In the first few months of any given tax year, families across Washington eagerly wait for their tax refund checks to come back in the mail. For many Washington families, the whole refund process is really used as a savings device to get the money together to cover large out of pocket expenses that cannot be satisfied out of a bi-weekly paycheck. Fortunately, Washington consumers who wish to keep their refund checks while filing bankruptcy can usually accomplish these twin aims without risking the loss of a dime to their Chapter 7 Bankruptcy Trustee. This is so because so long as a prospective bankruptcy filer has lived in the state of Washington for over two years, she is eligible to choose either the Washington or federal bankruptcy exemptions to protect a potential tax refund.
Under the federal exemptions, you are currently allowed $1,150 plus $10,825 of any unused portion of your homestead exemption to exempt any type of property you wish to keep. Since few people in Washington have any equity in their homes, there is almost always a large amount of personal property, including a large refund, that can be protected under the federal exemptions. The only bad news is that not every bankruptcy filer in Washington is eligible to use the federal exemptions.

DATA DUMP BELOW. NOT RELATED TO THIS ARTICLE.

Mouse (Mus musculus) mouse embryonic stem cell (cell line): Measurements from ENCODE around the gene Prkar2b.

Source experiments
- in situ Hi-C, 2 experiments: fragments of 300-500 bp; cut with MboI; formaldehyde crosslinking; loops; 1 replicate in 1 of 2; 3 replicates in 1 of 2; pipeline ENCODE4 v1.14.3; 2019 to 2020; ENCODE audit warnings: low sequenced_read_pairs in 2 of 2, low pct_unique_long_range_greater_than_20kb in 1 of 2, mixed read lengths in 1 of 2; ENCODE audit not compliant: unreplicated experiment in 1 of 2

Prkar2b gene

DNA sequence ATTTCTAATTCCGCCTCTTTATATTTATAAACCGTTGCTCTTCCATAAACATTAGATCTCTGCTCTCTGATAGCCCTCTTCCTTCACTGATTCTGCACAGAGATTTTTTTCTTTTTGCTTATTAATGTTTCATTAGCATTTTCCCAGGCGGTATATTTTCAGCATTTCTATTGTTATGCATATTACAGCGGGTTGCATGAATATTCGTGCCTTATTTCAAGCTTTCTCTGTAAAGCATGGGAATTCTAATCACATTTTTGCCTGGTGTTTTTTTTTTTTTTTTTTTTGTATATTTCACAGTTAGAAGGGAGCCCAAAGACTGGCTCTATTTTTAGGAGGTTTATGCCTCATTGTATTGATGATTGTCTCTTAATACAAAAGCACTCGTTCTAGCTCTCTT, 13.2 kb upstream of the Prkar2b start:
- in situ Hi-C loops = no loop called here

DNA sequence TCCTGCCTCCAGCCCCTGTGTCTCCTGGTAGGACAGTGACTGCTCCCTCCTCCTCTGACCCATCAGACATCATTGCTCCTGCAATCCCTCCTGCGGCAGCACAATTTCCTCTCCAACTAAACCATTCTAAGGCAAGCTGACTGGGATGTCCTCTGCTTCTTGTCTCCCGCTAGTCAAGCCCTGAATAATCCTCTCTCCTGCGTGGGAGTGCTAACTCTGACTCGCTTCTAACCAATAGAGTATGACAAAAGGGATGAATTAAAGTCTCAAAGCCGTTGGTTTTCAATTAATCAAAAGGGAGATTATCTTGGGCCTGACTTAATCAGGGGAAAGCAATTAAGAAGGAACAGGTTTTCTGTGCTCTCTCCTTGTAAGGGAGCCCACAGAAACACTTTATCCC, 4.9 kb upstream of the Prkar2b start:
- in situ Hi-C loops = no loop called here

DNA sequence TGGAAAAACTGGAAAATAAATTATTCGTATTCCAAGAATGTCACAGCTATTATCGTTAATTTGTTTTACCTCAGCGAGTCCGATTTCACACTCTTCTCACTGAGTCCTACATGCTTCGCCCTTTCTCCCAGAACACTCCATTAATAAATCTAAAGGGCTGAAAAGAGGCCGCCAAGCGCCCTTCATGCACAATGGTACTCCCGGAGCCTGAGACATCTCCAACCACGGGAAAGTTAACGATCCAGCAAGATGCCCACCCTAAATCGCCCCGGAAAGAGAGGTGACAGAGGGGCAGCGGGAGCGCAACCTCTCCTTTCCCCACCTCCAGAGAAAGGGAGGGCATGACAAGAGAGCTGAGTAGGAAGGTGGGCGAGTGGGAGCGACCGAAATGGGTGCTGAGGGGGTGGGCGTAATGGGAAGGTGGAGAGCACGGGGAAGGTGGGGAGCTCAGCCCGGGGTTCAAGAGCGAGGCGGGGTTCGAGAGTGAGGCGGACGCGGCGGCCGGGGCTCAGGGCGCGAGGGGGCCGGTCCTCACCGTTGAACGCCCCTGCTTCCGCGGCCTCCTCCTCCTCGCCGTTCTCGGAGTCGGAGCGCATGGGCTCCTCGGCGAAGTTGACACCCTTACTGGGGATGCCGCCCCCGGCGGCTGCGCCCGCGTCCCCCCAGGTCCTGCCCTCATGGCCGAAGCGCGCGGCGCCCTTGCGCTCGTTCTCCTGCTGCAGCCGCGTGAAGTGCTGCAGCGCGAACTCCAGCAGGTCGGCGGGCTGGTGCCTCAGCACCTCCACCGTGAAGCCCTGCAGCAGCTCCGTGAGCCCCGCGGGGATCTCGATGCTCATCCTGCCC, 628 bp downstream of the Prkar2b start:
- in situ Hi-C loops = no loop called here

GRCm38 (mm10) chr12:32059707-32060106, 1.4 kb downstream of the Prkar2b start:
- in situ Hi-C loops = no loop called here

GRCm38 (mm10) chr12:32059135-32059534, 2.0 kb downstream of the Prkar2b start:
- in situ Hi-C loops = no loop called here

If you have lived in Washington for the last two years, you can use the federal exemptions, but if you have lived in Washington for less than two years you may not be able to do so. If you have lived in Washington and one other state during the last two years, you will (in most cases) be forced to use the exemptions of whichever state you lived in for the majority of the period between 24 and 30 months ago.
If you live in Washington and need help determining whether you can use the federal exemptions to protect your potential tax refund or want to just discuss strategies for holding onto both this one and the next one, call our Vancouver or Seattle offices to make an appointment or, better yet, set up a phone consultation on the appointment calendar on this website.